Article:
Through President Xi’s visionary leadership, China has successfully managed to sell its regiment plan to tame nature amongst African countries.
President Emerson Mnangagwa recently urged the country to switch to greener energy development, while commissioning the Solgas Solar Project at Cross Mabale, which he said was the country’s transformative shift from thermal power to green energy including solar and wind energy.
Discovery of gas and oil deposits in Muzarabani also offers relief to the country’s energy demands as well as self-reliance.
The beauty of such resources lies in that, Zimbabwe boosted in its efforts to develop sustainable green energy and also, other countries like China can still find ways to support the development of cleaner energy.
President Xi himself is an outstanding environmentalist at home, having outlined a mélange of potentially game changing policies about green land, clean air and blue oceans.
In one of his books titled “Xi Jinping: The Governance of China” President Xi speaks prominently on ushering in a new era of ecological progress, characterised by conservation and environmental protection which will benefit future generations.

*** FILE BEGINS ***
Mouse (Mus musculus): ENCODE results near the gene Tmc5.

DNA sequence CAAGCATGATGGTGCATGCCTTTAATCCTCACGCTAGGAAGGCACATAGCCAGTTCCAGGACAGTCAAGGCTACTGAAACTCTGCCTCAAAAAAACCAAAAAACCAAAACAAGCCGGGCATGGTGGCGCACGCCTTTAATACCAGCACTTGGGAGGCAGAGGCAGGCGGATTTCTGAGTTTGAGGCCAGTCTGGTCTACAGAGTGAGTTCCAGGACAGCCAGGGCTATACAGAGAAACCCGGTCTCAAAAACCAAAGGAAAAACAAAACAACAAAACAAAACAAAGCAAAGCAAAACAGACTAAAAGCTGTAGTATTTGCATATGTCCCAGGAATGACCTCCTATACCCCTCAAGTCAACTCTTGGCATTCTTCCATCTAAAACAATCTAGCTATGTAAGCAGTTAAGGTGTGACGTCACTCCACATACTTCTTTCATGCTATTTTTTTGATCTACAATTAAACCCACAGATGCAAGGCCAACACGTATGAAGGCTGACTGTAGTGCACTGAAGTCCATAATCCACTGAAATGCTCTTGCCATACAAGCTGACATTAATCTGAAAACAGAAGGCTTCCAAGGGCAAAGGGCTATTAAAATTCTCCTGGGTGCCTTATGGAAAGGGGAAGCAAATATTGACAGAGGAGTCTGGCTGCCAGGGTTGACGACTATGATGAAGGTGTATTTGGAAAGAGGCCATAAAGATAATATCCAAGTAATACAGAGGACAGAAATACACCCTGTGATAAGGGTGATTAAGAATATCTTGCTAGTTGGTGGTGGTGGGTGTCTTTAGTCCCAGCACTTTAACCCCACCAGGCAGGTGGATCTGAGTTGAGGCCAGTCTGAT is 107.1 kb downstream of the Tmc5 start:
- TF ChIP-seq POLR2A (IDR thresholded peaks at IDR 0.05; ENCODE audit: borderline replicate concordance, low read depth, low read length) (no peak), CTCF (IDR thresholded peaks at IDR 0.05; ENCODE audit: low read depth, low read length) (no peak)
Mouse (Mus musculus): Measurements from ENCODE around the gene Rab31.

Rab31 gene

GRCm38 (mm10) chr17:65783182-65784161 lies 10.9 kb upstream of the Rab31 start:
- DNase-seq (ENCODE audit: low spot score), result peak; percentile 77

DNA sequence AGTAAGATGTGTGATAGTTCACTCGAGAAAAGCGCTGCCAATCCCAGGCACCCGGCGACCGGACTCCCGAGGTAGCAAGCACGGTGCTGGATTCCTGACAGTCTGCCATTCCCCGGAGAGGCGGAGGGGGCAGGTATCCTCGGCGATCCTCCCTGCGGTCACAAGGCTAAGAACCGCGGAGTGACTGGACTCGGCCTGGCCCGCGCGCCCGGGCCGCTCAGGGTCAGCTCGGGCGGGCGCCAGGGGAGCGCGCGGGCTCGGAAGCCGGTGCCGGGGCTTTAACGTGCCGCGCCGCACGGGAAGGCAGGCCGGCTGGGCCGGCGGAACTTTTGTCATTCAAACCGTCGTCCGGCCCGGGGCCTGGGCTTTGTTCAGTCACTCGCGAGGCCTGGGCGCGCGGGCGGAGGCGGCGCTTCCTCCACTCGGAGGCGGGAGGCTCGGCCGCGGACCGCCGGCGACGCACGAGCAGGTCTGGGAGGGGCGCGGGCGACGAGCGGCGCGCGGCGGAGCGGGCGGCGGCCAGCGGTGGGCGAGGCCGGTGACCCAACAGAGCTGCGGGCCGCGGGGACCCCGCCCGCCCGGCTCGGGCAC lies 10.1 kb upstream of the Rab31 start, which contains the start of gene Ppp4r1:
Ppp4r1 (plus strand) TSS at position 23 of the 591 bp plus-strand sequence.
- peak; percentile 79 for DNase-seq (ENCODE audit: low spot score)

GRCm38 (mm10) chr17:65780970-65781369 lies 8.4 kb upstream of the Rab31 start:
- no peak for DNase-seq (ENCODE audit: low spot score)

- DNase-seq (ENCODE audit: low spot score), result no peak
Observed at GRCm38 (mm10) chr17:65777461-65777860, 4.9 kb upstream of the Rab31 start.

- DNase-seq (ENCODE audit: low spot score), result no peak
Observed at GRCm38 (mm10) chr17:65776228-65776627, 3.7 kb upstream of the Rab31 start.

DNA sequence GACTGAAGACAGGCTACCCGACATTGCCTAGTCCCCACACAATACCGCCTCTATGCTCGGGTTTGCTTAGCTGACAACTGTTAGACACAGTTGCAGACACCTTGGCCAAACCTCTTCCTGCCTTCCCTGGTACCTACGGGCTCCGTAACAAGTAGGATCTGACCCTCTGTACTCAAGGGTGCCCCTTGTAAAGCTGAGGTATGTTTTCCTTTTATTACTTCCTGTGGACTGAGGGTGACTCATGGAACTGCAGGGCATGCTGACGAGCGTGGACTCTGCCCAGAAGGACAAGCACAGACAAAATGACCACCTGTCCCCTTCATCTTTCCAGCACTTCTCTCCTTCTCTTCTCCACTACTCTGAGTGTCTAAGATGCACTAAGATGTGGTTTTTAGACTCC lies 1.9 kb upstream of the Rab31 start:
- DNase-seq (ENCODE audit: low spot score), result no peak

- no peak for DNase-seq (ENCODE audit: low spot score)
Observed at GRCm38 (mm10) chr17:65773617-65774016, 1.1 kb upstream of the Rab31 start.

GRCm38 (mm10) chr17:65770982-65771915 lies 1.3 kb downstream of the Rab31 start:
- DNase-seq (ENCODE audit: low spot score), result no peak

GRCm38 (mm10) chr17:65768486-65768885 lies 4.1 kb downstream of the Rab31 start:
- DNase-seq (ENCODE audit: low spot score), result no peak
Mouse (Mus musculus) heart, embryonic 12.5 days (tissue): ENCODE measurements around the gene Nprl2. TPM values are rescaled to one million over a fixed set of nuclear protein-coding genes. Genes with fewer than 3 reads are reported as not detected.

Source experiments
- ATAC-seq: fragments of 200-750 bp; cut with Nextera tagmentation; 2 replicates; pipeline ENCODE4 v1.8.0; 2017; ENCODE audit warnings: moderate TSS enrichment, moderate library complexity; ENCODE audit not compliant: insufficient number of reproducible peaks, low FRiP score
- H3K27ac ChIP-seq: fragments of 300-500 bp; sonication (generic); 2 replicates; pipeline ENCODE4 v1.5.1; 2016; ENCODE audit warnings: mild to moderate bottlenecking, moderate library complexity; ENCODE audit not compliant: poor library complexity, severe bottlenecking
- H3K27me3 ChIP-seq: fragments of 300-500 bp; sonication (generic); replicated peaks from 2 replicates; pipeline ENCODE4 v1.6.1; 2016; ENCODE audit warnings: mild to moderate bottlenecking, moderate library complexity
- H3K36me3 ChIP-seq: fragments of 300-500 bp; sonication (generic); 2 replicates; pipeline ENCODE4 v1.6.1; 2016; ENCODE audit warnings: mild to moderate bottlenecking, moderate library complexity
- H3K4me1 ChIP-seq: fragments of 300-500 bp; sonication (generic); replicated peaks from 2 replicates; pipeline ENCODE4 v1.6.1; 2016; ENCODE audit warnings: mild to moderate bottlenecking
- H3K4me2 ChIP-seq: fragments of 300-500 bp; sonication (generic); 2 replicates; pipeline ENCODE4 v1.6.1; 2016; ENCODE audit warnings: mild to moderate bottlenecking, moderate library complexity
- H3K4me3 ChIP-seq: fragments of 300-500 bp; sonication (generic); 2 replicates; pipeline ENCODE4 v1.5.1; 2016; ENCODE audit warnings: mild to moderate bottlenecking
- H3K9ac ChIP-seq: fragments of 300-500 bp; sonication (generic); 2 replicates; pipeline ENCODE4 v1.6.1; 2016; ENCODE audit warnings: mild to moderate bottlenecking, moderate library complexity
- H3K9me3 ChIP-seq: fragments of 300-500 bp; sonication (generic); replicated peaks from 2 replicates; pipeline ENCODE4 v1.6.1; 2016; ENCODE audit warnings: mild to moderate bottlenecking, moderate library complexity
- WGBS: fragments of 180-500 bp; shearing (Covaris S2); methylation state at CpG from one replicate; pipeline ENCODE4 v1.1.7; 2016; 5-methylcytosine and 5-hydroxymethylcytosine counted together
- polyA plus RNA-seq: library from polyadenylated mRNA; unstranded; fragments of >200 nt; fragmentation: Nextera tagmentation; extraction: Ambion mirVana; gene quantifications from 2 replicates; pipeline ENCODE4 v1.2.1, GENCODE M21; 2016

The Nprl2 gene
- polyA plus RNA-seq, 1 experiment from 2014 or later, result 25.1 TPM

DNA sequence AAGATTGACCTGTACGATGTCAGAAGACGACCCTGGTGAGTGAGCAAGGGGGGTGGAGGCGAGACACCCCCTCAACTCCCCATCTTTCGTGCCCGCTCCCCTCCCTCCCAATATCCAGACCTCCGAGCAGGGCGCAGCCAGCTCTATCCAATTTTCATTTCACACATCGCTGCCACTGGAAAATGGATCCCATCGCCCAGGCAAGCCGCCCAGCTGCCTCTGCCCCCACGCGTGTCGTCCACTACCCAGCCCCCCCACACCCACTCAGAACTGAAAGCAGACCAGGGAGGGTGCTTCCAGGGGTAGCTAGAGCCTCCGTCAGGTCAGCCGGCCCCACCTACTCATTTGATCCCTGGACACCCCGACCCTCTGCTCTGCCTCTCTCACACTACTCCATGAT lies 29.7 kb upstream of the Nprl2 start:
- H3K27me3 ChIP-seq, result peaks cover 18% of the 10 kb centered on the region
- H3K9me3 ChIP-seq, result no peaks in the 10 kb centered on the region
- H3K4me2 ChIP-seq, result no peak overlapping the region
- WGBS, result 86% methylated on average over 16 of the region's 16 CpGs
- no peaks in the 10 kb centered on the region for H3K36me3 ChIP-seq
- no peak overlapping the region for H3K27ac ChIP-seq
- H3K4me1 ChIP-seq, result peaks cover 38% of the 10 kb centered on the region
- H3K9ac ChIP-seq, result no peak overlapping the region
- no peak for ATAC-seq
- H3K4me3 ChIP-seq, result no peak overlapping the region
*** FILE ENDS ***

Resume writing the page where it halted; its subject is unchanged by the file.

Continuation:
“We must strike a balance between economic growth and environmental protection, and bear in mind that protecting the environment equates to protecting productivity and that improving the environment also equates to developing productivity,” writes President Xi.
“We will be more conscientious in promoting green, circular and low carbon development. We will never again seek economic growth at the cost of the environment. It is through land use that ecological progress can be advanced.”
President Xi further explains China’s plans to leave future generations with blue skies, green fields and clean water while encouraging the same in other countries.
“Protecting the environment, addressing climate change and securing energy and resources is a common challenge for the whole world. China will continue to assume its due international obligations, carry out in-depth exchanges and cooperation with all other countries in promoting ecological progress and work with them to promote the sharing of best practices and make the earth an environmentally sound homeland,” he says.